Ground war: Getting out the vote
Each campaign is targeting different groups, in different ways
By John Mercurio
CNN Washington Bureau
Voters wait up to three hours in line in New York when one of two voting machines fail Tuesday at a Wall Street polling station.
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NEW YORK (CNN) -- The only poll that matters, as the saying goes, is the one on Election Day. And the winner of that election, apparently, is the candidate who turns out his voters.
Following months of rallies, speeches and media interviews, President George Bush and Democrat John Kerry are focusing their final days before Tuesday's election on the less glamorous but crucial task of getting their supporters to the polls, an artless science that's especially important in the swing states that could decide who wins the race.
Record-breaking participation in early-voting programs and predictions of unprecedented high turnout are both simplifying and complicating the task, which has been led by outside groups hoping to help their chosen candidates and advance their own political agendas.
Curtis Gans with the Center for the Study of the American Electorate estimates that 58 percent to 68 percent of eligible voters -- between 120 million and 130 million voters -- will cast ballots. That would represent a level of participation not seen since 1968.
The Kerry-Edwards campaign's get-out-the-vote drive has been supplemented by organized labor and so-called 527 independent groups, including Americans Coming Together (ACT), a liberal get-out-the-vote organization that has spent $125 million this year to boost Kerry.
Those groups would be widely credited with a Kerry win in Ohio, a GOP-dominated state where Democrats have a particularly weak party apparatus. ACT officials say they have 12,000 people working in Ohio. (Showdown states: Ohio)
Leading the charge for labor is the AFL-CIO, which is spending approximately $45 million nationwide for a voter-turnout program called "Labor 2004."
Organizers say 5,000 staff and union members from affiliated unions will be released to work full-time on the program. That compares to 1,500 total in 2000. The number of released staff in only three states in 2004 -- Ohio (539), Pennsylvania (713) and Florida (414) -- exceeds the total number who participated nationwide in 2000. (Showdown states: Pennsylvania; Florida)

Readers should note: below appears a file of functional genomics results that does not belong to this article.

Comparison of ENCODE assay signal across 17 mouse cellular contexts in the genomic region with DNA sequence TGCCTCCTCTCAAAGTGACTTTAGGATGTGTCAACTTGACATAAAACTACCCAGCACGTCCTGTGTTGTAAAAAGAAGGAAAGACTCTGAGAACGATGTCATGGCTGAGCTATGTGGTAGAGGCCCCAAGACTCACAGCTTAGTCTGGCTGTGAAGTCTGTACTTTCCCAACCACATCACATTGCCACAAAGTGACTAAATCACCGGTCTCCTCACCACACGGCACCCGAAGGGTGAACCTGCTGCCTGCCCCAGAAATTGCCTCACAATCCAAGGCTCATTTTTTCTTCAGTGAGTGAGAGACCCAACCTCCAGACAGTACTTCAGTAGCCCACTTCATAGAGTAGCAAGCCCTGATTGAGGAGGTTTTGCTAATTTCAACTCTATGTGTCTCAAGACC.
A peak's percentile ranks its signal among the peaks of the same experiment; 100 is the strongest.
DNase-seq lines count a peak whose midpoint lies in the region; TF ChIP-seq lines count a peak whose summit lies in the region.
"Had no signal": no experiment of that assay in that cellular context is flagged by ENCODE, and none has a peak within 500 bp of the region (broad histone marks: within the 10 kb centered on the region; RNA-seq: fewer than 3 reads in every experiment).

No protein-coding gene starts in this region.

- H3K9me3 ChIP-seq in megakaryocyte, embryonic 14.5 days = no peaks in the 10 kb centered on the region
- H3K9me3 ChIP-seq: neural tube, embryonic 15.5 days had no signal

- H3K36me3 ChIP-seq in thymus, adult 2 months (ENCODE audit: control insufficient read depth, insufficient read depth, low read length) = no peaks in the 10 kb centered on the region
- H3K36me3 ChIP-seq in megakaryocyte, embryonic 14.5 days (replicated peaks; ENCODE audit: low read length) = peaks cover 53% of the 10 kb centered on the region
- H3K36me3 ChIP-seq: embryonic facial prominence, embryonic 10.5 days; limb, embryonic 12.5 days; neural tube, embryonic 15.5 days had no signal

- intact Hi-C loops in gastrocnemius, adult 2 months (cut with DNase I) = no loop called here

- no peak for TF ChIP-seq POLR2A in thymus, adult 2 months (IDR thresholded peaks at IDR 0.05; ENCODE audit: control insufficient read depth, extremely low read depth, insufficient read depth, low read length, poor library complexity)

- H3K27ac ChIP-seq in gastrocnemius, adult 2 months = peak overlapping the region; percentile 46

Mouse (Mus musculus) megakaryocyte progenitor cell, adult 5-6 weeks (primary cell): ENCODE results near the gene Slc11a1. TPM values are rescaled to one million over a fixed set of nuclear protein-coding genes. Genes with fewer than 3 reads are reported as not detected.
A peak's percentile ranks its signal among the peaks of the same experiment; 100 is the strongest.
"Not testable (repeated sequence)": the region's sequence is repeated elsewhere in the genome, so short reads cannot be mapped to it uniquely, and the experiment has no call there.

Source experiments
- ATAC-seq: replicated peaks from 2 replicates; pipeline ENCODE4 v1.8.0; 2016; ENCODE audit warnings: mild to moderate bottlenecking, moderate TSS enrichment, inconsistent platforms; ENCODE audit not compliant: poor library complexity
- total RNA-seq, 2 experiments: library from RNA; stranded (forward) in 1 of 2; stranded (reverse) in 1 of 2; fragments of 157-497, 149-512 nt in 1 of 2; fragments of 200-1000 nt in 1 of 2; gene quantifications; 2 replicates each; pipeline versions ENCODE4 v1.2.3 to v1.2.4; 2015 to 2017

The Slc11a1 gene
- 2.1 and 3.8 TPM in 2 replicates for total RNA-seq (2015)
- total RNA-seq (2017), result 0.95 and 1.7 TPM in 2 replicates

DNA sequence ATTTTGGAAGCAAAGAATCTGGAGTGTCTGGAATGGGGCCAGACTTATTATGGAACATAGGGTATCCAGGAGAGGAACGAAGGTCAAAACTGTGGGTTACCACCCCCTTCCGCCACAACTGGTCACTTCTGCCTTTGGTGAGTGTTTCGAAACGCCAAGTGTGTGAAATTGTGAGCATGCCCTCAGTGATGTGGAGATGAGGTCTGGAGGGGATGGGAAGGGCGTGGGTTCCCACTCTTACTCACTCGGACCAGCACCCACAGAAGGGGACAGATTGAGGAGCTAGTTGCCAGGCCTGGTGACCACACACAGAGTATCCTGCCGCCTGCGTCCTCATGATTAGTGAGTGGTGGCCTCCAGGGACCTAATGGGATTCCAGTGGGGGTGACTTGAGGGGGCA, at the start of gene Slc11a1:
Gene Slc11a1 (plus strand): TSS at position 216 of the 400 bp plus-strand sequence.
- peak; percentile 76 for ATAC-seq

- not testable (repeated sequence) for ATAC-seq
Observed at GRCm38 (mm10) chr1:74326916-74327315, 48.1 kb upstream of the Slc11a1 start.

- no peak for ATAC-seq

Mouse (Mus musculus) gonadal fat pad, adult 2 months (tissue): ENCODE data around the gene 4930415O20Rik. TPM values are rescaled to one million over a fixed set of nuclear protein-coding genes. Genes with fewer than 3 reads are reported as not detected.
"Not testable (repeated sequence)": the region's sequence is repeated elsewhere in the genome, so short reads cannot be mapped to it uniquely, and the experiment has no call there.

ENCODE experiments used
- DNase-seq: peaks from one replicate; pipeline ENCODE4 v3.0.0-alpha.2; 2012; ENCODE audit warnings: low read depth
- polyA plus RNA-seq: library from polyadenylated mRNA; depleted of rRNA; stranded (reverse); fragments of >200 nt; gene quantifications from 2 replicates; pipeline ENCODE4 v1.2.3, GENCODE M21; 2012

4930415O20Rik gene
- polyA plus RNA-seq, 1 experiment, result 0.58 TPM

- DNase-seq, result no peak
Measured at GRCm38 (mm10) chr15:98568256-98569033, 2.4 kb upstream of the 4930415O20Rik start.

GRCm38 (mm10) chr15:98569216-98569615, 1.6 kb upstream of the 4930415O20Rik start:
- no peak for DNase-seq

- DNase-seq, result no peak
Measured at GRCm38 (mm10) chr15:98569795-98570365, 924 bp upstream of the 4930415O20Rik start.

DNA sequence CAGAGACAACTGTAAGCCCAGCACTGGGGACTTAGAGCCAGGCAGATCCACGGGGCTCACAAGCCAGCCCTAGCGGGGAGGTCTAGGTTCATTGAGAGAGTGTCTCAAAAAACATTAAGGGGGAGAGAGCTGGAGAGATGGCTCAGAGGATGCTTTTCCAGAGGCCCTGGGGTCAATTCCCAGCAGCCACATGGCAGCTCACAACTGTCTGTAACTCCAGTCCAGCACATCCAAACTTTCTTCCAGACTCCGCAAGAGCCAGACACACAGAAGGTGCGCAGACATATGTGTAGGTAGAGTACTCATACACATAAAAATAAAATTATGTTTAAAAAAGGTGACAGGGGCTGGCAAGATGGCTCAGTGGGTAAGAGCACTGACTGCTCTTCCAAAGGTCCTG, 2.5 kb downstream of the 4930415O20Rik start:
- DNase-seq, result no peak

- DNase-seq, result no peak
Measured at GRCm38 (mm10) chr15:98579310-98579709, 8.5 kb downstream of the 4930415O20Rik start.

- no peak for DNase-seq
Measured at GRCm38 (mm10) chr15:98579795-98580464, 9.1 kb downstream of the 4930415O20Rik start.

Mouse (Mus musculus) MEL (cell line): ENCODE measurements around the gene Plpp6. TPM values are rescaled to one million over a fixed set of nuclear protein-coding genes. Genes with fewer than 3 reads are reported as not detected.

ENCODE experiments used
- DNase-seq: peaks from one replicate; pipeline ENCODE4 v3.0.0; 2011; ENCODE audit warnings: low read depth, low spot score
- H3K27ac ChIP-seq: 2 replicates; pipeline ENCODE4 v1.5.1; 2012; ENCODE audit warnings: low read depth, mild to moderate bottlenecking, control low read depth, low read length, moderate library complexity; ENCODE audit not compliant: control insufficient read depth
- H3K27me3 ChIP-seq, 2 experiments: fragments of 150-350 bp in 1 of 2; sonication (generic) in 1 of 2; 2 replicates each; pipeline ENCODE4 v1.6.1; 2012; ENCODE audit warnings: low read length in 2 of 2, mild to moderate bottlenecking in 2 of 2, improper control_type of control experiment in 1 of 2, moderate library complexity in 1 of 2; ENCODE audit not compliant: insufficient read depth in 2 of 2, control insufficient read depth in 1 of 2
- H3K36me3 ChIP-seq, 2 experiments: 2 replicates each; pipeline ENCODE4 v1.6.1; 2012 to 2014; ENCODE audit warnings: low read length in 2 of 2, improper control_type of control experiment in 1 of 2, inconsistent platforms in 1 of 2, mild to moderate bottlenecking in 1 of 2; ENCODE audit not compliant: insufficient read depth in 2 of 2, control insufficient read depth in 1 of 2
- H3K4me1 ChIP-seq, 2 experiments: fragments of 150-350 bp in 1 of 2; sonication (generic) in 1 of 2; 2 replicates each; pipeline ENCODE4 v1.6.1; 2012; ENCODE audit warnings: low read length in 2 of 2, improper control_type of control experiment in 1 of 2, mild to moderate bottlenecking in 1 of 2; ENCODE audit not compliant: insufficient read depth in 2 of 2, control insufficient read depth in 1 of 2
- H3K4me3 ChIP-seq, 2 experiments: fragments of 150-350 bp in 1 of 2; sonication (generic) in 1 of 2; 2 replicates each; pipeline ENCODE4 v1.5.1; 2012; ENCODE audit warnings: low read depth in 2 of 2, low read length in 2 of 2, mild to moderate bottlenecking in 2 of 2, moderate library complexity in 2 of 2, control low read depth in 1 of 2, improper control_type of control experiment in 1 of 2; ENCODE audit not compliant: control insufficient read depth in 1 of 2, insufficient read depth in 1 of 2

Democrats say they'll have 250,000 volunteers working in battleground states on Election Day -- nearly three times the number working for Al Gore four years ago.
Republicans, meanwhile, are banking on traditionally conservative groups like churches and gun clubs and are utilizing the "72-Hour Plan" that was widely credited with helping them gain seats in the 2002 congressional elections.
The "2004 Christian Coalition Voter Guide" has been distributed to churchgoers in conservative precincts. The guide is characterized as "nonpartisan," but the language it uses to describe the candidates' positions reveals their preferences. Bush, for example, is portrayed as opposing "unrestricted abortion on demand," "federal firearm registration" and United Nations command of U.S. soldiers, while the guide says Kerry offers "no response" on each of these hot-button issues. (Special Report: America Votes 2004, the issues)
Democrats are focusing on churches as well. Members of the Congressional Black Caucus were in Columbus over the weekend focusing on turning out their base of black voters in the all-important state of Ohio.
Each campaign is targeting different groups, and is going about it in fundamentally different ways.
The Bush-Cheney campaign, in conjunction with the state and national parties, is solely responsible for the Republican operation. The campaign says it has recruited 50,000 volunteers to help get out voters on Election Day in Wisconsin.
The Democratic ground war, meanwhile, is being waged by the Kerry-Edwards campaign and the independent 527 groups. While both candidates are relying heavily on in-state volunteers, the Democratic efforts seem to have attracted a larger number of out-of-state workers as well.